Bitcoin was largely shunned by the traditional financial world in its early years, as it was mostly viewed as a joke or as fake online money for people who wanted to buy drugs on Silk Road. However, as the cryptocurrency continued to exist year after year, the traditional players started to take a closer look at bitcoin — or at least the technology behind it.
By 2014, banks, fintech startups and other financial services companies were repeating the “blockchain not Bitcoin” meme at every major conference. The basic theory was bitcoin would eventually go away, and the blockchain technology behind the cryptocurrency could be implemented by traditional entities in the financial space.
Various “blockchain technology” companies began to sprout up around this time, with the most notable example being R3, which involved a consortium of large financial institutions.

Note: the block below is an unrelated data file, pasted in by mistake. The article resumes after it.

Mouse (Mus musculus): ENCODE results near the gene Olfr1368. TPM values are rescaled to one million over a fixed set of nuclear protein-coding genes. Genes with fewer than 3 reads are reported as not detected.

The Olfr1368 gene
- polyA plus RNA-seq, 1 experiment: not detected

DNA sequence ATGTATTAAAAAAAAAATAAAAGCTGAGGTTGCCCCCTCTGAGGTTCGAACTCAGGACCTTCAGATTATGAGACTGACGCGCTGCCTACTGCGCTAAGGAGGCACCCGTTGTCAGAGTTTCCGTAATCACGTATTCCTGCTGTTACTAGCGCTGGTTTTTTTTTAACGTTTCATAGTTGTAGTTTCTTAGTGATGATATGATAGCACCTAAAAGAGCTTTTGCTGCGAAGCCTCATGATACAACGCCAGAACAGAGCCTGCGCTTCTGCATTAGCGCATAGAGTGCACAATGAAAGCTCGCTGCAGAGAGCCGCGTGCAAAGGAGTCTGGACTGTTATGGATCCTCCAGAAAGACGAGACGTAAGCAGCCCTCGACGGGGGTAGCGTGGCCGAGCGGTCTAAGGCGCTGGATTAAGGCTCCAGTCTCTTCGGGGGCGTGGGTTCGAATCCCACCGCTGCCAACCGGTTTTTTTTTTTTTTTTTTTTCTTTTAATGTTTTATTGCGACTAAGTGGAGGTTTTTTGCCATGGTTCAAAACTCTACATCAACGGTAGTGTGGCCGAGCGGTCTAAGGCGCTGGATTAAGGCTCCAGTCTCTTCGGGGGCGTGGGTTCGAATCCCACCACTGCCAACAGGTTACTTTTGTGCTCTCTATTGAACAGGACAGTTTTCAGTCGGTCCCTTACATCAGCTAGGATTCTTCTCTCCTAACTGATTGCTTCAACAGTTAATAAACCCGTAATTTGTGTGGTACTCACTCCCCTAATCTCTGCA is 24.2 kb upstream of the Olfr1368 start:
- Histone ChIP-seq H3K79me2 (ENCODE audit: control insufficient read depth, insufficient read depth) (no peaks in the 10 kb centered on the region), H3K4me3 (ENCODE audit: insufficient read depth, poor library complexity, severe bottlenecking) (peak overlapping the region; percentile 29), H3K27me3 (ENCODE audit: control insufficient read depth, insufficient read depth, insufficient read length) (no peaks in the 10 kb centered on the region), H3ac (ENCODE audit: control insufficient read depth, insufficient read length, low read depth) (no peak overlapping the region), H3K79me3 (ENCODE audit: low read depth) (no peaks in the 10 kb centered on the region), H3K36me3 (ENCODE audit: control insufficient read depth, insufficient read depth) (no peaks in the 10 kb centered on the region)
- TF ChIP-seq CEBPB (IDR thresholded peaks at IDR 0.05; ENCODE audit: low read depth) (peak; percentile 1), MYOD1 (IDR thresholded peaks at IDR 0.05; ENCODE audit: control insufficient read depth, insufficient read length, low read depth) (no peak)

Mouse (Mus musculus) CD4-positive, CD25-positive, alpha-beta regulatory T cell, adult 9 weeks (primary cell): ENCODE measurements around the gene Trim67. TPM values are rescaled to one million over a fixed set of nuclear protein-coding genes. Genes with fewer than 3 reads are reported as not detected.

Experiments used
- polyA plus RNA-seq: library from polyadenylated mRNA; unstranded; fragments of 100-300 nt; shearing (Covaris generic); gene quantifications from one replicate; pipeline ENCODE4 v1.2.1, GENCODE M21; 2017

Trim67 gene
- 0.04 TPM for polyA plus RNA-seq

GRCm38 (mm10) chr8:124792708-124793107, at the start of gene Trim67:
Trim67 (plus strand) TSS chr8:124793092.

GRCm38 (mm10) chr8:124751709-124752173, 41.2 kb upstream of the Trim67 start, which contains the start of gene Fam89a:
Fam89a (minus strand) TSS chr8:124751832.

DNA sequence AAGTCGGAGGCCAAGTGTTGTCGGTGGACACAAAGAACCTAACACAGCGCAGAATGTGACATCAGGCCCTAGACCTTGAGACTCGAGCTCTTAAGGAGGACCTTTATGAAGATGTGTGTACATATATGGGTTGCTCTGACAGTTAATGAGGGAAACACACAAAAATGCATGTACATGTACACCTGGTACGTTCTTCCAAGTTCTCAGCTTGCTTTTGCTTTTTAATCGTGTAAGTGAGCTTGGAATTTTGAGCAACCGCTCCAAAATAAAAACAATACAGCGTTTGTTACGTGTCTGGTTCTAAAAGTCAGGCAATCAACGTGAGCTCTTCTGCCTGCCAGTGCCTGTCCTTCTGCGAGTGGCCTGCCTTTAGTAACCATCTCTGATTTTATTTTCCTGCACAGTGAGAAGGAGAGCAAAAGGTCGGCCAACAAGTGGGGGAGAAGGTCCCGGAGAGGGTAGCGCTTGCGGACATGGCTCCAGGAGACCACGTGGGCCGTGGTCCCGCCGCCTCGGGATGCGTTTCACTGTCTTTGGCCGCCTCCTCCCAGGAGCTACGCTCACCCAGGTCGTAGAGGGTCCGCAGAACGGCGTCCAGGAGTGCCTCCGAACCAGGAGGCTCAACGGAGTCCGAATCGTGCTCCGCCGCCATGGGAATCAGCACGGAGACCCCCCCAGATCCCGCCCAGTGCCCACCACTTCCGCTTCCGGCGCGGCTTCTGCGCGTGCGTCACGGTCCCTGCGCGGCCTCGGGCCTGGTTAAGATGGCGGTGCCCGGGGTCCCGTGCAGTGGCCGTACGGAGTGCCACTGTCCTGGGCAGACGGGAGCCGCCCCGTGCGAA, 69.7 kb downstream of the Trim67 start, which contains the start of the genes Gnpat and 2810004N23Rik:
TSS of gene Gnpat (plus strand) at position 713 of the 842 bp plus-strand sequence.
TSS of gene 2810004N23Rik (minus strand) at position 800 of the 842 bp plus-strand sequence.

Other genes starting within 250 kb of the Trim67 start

These days, the narrative has become more about Bitcoin than blockchain, but those blockchain-first enthusiasts still exist, as Programming Bitcoin author Jimmy Song found out at SXSW 2019.
To be clear, there’s nothing wrong with banks improving the technology that backs the services they provide to their customers; however, that’s not really why we’re all here.We’re Not Here for Blockchain Technology
When looking back at the entire history of work by cypherpunks that eventually led to the creation of Bitcoin, it’s clear this is not something that was created to help the traditional banks become more efficient. The cypherpunks had been trying to create a form of digital cash for decades, but their previous, more-centralized attempts failed one after another.
The reason Bitcoin has been able to stick around longer than things like Digicash and Egold is that it is powered by proof of work rather than trust in a centralized entity. Decentralizing the processors of payments on the Bitcoin network makes it much more difficult for the system to be controlled by various r...